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-   -   Hold-up time explained (http://www.jonnyguru.com/forums/showthread.php?t=13273)

-The_Mask- 05-05-2016 07:07 AM

Quote:

Originally Posted by sith'ari (Post 124729)
Oh come on.....!!!
I can't resist with what you are writing!!! Again, probably doesn't specify certainty, and i'm not a person that likes risks and ....blah blah blah you know the rest :lol:!!!

There is only one thing certain in life and that is that you die. ;)

Quote:

Originally Posted by quest for silence (Post 124730)
1.2V are not enough? So which is the (general) UVP usefulness/goal?

That should be more then low enough for a 3,3V, 5V and 12V UVP trigger point. You can normally find the UVP trigger point in the datasheet of the secondary protection IC. If it doesn't work it probably means it isn't implemented the right way.
Quote:

Pares cum paribus facillime congregantur. :D
Geen idee wat dat betekent. ;)

rafal_iB_PL 05-05-2016 07:43 AM

Quote:

But if that is the case a UPS is maybe something that you should buy.
It should be pointed out that UPS operation is related to hold-up time, at least for cheaper ones. Cheaper UPS units have non-negligible transfer time when switching to batteries, so hold-up time needs to be longer than that transfer time. If you have online UPS, it doesn't matter, as those run from batteries all the time.

-The_Mask- 05-05-2016 08:38 AM

Yes I could at that, tomorrow.
First :beer: :D

quest for silence 05-05-2016 09:01 AM

Quote:

Originally Posted by -The_Mask- (Post 124731)
There is only one thing certain in life and that is that you die. ;))

you = royal/generic you!?! :lol:


Quote:

Originally Posted by -The_Mask- (Post 124731)
That should be more then low enough for a 3,3V, 5V and 12V UVP trigger point. You can normally find the UVP trigger point in the datasheet of the secondary protection IC. If it doesn't work it probably means it isn't implemented the right way.

If it should be more than enough, should we think that the Leadex Gold 550W had not properly implemented UVP?


Quote:

Originally Posted by -The_Mask- (Post 124731)
Geen idee wat dat betekent. ;)

Sorry mate: it means Pares cum paribus facillime congregantur :D


Quote:

Originally Posted by -The_Mask- (Post 124736)
First :beer: :D

It's not friday: is there some party there? ;)

jonnyGURU 05-05-2016 11:58 AM

Stickied...

-The_Mask- 05-05-2016 01:40 PM

Quote:

Originally Posted by quest for silence (Post 124737)

It's not friday: is there some party there? ;)

Liberated from the Germans today. :D

quest for silence 05-05-2016 03:33 PM

Quote:

Originally Posted by -The_Mask- (Post 124745)
Liberated from the Germans today. :D

So you were no more congregantur. :beer: :D

GI_Joe 05-05-2016 10:00 PM

Quote:

Originally Posted by -The_Mask- (Post 124716)
But at least 1ms before the output voltages of the PSU go out of spec the PSU should drop the Power OK signal.

No, the PSU's eventually existing OVP and/or UVP protections would cause it to shut own into Latch mode. If no such protections, the PC's components would receive the out of spec voltages for as long as they can without shutting down/blowing up themselves. For the MBU and GPU, their VRMs would try to regulate the out of spec voltages for as long and much as they can.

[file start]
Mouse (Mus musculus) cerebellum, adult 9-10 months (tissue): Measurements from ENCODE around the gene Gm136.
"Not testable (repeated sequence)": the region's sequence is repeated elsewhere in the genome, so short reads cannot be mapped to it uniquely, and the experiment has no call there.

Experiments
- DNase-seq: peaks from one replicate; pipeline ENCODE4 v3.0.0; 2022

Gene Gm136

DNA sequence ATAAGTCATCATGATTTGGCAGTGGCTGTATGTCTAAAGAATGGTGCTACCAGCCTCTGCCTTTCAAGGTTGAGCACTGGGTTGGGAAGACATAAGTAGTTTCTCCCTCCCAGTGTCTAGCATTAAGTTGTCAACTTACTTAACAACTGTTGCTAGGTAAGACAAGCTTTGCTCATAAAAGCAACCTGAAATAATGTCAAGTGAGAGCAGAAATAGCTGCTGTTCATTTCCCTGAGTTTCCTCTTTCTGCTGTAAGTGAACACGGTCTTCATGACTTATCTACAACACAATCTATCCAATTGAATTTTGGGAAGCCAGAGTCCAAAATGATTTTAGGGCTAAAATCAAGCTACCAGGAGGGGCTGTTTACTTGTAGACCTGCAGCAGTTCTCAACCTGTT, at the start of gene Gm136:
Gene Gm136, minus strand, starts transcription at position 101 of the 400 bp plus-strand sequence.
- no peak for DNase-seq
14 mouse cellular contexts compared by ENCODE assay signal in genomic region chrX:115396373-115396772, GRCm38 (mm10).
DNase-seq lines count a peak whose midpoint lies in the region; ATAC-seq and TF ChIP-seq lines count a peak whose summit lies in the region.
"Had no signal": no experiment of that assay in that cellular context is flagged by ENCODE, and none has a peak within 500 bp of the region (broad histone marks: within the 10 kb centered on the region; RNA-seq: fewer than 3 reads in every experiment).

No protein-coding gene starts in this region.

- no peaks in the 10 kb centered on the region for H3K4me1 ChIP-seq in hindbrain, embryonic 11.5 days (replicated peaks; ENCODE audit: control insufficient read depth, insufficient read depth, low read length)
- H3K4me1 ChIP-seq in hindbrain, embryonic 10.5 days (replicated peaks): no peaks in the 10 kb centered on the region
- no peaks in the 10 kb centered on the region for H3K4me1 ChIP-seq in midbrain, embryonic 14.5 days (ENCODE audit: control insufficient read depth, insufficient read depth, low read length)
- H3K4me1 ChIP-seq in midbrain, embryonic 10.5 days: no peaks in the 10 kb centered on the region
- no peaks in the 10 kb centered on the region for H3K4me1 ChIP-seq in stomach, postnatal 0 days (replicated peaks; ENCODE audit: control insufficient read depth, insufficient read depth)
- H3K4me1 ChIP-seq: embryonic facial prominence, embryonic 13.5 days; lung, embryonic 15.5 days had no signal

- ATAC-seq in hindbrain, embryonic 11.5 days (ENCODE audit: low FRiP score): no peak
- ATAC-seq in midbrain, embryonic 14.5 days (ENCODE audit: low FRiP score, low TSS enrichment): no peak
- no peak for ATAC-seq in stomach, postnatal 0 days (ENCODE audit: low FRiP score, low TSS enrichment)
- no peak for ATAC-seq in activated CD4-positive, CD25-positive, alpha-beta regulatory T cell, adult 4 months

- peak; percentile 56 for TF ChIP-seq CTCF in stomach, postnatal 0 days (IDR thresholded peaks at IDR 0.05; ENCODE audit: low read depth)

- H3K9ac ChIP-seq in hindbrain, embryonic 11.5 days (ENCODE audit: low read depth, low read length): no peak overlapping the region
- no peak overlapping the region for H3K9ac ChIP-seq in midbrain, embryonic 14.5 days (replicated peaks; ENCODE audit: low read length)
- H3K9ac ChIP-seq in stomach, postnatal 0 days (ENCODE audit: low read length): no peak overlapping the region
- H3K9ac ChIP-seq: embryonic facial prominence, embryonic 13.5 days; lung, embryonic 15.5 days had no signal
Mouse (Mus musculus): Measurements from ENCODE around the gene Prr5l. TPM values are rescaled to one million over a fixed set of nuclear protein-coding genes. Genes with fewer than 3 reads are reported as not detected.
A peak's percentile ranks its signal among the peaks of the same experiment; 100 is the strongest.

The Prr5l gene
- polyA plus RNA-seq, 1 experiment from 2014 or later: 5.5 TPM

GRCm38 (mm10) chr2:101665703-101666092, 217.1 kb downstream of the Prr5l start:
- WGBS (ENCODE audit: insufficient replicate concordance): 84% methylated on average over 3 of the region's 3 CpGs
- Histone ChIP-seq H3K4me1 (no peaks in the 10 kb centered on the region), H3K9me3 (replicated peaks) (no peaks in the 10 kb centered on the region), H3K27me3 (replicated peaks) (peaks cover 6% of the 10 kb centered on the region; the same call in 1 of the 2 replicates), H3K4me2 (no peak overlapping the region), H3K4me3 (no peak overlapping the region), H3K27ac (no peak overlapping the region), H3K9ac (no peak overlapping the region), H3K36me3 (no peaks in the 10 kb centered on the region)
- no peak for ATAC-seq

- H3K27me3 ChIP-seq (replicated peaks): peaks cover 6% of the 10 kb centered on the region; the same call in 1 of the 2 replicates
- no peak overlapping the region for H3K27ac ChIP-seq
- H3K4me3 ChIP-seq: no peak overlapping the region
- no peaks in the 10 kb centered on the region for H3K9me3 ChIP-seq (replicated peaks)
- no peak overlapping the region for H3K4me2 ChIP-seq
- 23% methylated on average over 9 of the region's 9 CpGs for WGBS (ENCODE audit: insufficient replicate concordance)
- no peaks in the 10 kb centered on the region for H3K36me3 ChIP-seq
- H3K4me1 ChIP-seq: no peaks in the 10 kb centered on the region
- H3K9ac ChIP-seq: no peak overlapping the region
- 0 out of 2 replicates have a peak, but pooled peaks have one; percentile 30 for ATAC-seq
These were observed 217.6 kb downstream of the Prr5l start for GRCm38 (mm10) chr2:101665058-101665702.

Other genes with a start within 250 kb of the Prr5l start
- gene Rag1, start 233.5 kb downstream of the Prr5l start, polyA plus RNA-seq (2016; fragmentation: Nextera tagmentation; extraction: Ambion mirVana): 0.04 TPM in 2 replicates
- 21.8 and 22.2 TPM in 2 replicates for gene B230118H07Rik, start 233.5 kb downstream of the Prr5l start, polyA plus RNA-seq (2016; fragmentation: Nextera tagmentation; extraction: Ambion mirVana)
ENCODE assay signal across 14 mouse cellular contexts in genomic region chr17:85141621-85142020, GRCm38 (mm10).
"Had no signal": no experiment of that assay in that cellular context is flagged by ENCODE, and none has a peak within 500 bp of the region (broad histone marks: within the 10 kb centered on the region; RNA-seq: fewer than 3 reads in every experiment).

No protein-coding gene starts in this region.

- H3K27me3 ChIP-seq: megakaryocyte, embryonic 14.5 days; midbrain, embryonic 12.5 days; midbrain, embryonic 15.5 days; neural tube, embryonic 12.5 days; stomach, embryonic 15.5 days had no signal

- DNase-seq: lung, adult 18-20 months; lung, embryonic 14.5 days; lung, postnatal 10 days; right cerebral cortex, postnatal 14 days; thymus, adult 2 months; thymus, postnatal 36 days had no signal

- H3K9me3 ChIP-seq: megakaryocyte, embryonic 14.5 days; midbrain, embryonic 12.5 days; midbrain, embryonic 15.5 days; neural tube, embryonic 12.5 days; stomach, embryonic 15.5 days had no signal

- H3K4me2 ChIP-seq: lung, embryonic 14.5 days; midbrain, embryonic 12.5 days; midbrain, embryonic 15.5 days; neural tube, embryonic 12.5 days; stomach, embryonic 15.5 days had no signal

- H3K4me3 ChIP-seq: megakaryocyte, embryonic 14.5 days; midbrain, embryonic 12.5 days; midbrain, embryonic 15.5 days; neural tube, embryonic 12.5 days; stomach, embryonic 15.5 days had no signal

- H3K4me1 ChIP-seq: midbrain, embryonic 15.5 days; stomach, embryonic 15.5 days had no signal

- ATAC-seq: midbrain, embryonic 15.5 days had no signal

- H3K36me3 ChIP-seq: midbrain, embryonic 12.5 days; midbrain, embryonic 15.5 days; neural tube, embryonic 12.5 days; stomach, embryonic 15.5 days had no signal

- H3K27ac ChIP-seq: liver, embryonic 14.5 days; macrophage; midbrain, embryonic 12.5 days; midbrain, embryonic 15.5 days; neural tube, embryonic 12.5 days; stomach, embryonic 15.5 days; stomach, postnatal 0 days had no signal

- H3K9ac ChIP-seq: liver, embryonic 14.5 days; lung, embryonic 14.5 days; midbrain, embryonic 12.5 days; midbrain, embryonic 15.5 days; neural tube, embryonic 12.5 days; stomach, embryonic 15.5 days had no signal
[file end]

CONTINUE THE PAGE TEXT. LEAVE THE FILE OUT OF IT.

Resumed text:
Quote:

What's the problem then?
Some PSU don't drop the Power OK before the output voltages of the PSU go out of spec. This isn't good because it puts a lot of stress on the components of the PC that are powered by the PSU and now getting voltages that are outside of spec.
The PG signal is not a protection. It is a "not that simple" "HELLO" from the PSU to the MBU, which has to answer that with a "I am awake". THEN only, the PSU releases its output in PS_ON mode, no matter how good or bad that output is, that is monitored by protections.
Your explanation mixes too much the purposes of PG & PS_On and their causes and effects. There is a whole lot more to it than I have time to write here.

Quote:

But there is something else you should know!
Hold-up time is measured at full load!
:rolleyes: Reality is different. The important thing here is the overall AC capacitance in use and not some paper spec hold-up time claim.
Quote:

Almost no one loads his of her PSU till full load. And even if someone does, the chance that PSU is working at full load if the power fails, is almost zero.
Gamers can do and it simply depends. Most users do not have long-enough brown-outs, but some do. short brown-outs are common in the USA for example. And don't get me started on India's power grid :D

Quote:

So it actually isn't a problem?
For most people not no. ;)
Again, it depends if you want to risk a restart.

What happens in a brown-out is that the PSU must "power" the system from the AC power stored its main capacitor. IF that power is exhausted, the system restarts and THEN PG signal hello & back from PSU & MBU is started and the outputs released into PS_On.


Long story short, Don't mix signals and protections and their criss-cross causes and effects :D

sith'ari 05-06-2016 04:59 AM

What i want you to make us clear, is your opinion, if whether the "Power_OK signal-Hold UP time tests" that are being conducted by Aris & Pavel, are complete/thorough/useful as they are, or if they should probably measure something else as well ?? (*again, according to your opinion):confused:

GI_Joe 05-06-2016 05:19 AM

De-rating + UPS compatibility, if UPS are common in your region


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